Crown withdraws charges against another Freedom Convoy protestor in Windsor

Criminal charges against Windsor protestor diverted through alternative measures regime.

WINDSOR: Criminal charges of mischief and disobeying court order were withdrawn against Benjamin Lockstein in a Windsor courtroom on Thursday, September 14, after he made a $500 donation to a cat shelter.  

The charges were dropped as part of “alternative measures,” which are defined in the Criminal Code as measures other than judicial proceedings used to deal with an adult person alleged to have committed an offence. Alternative measures do not require the accused to make any admissions, nor do they result in a finding of guilt or a criminal record. They do require the accused person to “accept responsibility” for the act or omission that forms the basis of the alleged offence, and they can only be used where doing so would not be inconsistent with the protection of society.

Mr. Lockstein’s trial was scheduled to begin on September 14 in the Ontario Court of Justice, and it was expected to last three days. The Democracy Fund (TDF) lawyers were packing their bags to head to Windsor when the agreement was made with the crown to use alternative measures.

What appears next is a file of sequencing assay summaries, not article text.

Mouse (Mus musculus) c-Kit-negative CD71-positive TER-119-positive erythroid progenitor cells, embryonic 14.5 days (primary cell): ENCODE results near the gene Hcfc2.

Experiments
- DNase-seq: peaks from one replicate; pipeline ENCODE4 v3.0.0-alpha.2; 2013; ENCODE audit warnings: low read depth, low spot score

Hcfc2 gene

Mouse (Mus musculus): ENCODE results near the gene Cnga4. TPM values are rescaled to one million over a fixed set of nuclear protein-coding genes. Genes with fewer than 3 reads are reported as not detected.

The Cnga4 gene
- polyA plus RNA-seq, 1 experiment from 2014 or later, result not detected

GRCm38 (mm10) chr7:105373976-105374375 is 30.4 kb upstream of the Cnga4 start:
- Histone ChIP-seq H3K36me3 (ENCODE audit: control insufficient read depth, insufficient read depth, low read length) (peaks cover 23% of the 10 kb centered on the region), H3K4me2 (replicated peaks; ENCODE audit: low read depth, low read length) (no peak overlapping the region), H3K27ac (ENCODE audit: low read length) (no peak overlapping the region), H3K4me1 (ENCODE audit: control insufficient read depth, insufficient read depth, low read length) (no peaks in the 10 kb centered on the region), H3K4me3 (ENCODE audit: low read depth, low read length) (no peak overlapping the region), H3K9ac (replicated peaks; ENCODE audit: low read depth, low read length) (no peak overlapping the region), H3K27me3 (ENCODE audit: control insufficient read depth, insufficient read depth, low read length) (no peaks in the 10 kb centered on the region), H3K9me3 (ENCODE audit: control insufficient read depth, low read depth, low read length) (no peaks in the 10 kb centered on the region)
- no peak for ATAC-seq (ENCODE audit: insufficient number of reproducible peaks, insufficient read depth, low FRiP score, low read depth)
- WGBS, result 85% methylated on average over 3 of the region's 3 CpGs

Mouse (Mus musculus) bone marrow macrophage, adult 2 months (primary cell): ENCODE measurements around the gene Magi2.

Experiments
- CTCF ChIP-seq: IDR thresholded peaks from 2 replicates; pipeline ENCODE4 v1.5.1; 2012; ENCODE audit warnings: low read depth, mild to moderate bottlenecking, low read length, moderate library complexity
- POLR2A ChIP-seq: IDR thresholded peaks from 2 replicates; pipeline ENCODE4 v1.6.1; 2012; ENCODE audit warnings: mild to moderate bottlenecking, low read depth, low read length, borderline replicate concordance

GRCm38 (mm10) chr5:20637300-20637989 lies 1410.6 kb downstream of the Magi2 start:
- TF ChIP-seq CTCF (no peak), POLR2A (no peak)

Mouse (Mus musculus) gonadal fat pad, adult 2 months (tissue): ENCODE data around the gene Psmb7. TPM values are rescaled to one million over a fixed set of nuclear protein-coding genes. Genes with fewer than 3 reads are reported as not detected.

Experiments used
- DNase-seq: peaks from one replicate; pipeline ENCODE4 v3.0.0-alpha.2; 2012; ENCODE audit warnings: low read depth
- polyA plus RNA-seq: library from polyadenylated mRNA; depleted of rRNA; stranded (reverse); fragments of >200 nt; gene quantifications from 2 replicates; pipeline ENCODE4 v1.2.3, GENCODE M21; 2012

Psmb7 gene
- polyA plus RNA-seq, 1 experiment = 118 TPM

“We believe Mr. Lockstein would have been acquitted had he proceeded to trial,” says Alan Honner, TDF’s litigation director and lawyer for Lockstein. According to Honner, Lockstein, a retired truck driver, was arrested during the protests while he was walking on the grassy median between northbound and southbound traffic on Huron Church Road. “The crown would have had to establish, beyond a reasonable doubt, that Lockstein obstructed, interrupted or interfered with traffic prior to his arrest, and that he had the requisite criminal intent to do so.”

Lockstein is one of 13 clients TDF represents in relation to the Freedom Convoy protests that took place in Windsor in February 2022. So far, two other TDF clients have had their charges withdrawn, one of whom was arrested on the sidewalk. In those other two cases, the charges were unqualifiedly withdrawn, with the crown citing “no reasonable prospect of conviction.”

“The mere act of attending a protest is not a criminal offence,” says Honner. “But that’s the impression people might get when the police arrest protestors on the sidewalk or the median. That’s why it’s important for civil rights groups like TDF to get involved.”

About The Democracy Fund:

Founded in 2021, The Democracy Fund (TDF) is a Canadian charity dedicated to constitutional rights, advancing education and relieving poverty. TDF promotes constitutional rights through litigation and public education. TDF supports an access to justice initiative for Canadians whose civil liberties have been infringed by government lockdowns and other public policy responses to the pandemic.

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